In addition to the IFPDA Print Fair, which opens for its five-day run on November 5, at the Park Avenue Armory, several IFPDA members will mount exhibitions at their galleries. They include:

New Projects, Gemini G.E.L. at Joni Moisant Weyl will feature the four new editions by major artists from Gemini's stable: John Baldessari: The News; Ellsworth Kelly: Blue Curve / Red Curve; Richard Serra: Double Rift V; Richard Tuttle: Nature/Media, Blue in the Corner.

Known for her work investigating space and light in the sculptural realm, Alyson Shotz's 3 recent bodies of work Topographic Iterations, Recumbent Folds, and Imaginary Sculptures will be front and center at the Carolina Nitsch Project Room. Each print in this series began with a large sheet of Japanese Masa paper, which was crumpled and then photographed at high resolution. Recumbent Folds, are another variation on these playful manipulations of planar forms. These ceramic sculptures started as simple slabs of rolled porcelain clay, which are rolled around a tube and then dropped onto a table. The resulting undulating forms capture the force of gravity in motion, almost as if taking a snap shot of this physical activity. Imaginary Sculptures are a suite of 20 enamel plaques with text describing a sculpture that the viewer pictures in their head.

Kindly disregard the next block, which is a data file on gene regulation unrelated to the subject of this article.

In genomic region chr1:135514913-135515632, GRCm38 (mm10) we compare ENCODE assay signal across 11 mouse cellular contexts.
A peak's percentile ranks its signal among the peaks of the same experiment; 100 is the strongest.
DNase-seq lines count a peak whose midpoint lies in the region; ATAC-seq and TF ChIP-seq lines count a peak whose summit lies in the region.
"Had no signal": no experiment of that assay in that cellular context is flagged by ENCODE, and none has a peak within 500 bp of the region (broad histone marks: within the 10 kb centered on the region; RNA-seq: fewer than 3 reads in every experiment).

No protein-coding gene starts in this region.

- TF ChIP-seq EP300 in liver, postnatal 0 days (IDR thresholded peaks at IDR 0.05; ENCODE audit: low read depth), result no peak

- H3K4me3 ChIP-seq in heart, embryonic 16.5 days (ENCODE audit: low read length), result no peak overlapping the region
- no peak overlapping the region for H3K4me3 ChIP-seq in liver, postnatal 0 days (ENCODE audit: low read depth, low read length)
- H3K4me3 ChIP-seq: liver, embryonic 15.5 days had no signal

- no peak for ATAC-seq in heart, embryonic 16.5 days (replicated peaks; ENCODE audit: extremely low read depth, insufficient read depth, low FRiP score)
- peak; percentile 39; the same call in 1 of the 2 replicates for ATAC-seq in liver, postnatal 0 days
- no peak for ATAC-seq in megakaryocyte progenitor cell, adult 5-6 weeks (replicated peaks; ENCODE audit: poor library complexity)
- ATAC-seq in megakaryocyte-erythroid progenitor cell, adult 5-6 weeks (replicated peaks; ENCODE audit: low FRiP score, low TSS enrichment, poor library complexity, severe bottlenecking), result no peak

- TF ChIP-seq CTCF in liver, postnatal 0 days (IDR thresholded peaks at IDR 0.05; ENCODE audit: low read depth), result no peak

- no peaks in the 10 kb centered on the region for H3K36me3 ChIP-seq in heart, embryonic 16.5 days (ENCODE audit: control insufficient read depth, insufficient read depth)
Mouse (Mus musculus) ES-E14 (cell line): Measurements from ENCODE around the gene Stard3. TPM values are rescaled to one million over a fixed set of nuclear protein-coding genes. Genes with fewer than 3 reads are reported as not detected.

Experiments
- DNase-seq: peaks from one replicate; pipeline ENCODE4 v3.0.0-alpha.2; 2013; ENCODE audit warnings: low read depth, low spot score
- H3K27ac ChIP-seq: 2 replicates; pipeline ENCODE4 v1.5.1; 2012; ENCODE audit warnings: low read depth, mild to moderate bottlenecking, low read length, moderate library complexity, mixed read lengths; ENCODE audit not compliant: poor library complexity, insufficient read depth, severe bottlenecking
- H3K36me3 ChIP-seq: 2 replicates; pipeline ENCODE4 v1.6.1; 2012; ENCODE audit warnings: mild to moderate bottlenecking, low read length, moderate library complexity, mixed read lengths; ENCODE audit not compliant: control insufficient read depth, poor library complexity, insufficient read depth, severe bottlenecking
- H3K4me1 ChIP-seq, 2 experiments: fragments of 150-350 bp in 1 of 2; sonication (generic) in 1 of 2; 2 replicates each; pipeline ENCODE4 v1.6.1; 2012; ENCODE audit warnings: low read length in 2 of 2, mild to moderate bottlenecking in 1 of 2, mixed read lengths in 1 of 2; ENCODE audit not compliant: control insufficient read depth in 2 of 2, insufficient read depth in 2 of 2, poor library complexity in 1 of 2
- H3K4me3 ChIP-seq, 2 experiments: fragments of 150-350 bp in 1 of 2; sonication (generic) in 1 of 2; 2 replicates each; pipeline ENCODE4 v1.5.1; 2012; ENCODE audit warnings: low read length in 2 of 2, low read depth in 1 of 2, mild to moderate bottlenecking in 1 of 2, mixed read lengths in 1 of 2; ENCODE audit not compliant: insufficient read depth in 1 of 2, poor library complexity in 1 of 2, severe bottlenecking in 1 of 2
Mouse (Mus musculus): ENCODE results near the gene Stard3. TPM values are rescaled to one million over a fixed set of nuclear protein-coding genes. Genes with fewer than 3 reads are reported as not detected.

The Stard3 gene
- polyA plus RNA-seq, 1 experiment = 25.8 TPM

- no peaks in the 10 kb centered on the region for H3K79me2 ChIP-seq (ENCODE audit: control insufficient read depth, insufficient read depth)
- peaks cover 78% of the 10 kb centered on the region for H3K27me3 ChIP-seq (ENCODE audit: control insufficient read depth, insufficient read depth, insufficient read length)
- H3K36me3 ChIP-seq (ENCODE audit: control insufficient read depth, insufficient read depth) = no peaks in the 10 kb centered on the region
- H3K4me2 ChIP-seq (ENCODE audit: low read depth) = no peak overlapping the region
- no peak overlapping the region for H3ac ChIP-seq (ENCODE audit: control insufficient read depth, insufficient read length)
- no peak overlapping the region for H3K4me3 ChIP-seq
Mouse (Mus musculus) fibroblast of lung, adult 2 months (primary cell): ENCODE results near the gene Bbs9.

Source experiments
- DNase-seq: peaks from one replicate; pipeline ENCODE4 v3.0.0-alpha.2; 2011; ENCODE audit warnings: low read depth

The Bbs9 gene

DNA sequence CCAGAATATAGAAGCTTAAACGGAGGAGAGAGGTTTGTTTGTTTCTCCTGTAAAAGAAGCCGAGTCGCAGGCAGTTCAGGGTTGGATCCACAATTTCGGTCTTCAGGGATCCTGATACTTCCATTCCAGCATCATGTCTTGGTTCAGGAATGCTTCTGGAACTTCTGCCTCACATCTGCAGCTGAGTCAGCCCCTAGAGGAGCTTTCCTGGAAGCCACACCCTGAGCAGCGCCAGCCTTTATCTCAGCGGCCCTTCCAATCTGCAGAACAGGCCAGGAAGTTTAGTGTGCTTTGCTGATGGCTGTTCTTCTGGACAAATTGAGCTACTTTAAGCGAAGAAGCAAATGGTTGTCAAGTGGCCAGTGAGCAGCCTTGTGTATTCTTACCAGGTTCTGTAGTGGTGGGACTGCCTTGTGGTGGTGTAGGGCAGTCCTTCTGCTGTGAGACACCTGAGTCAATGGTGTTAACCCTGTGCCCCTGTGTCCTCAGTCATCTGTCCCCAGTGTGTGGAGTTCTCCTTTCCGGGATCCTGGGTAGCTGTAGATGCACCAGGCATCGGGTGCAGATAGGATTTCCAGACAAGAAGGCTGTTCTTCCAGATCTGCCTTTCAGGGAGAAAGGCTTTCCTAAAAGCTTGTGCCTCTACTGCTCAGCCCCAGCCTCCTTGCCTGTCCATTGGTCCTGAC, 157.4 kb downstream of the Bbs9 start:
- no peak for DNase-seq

Pace Prints, Chelsea will present Kenny Scharf Monoprints, a series of new monoprints by Kenny Scharf, dubbed the "spiritual son of Jean-Michel Basquiat and Keith Haring." Growing up in California in the '60s, Scharf was fascinated by TV and by that era's conception of the future (The Flintstones and the Jetson's are two major influences on hiswork.) These childhood influences figure prominently in his surrealistic, pop style work which deals with earth and space, the natural and the artificial.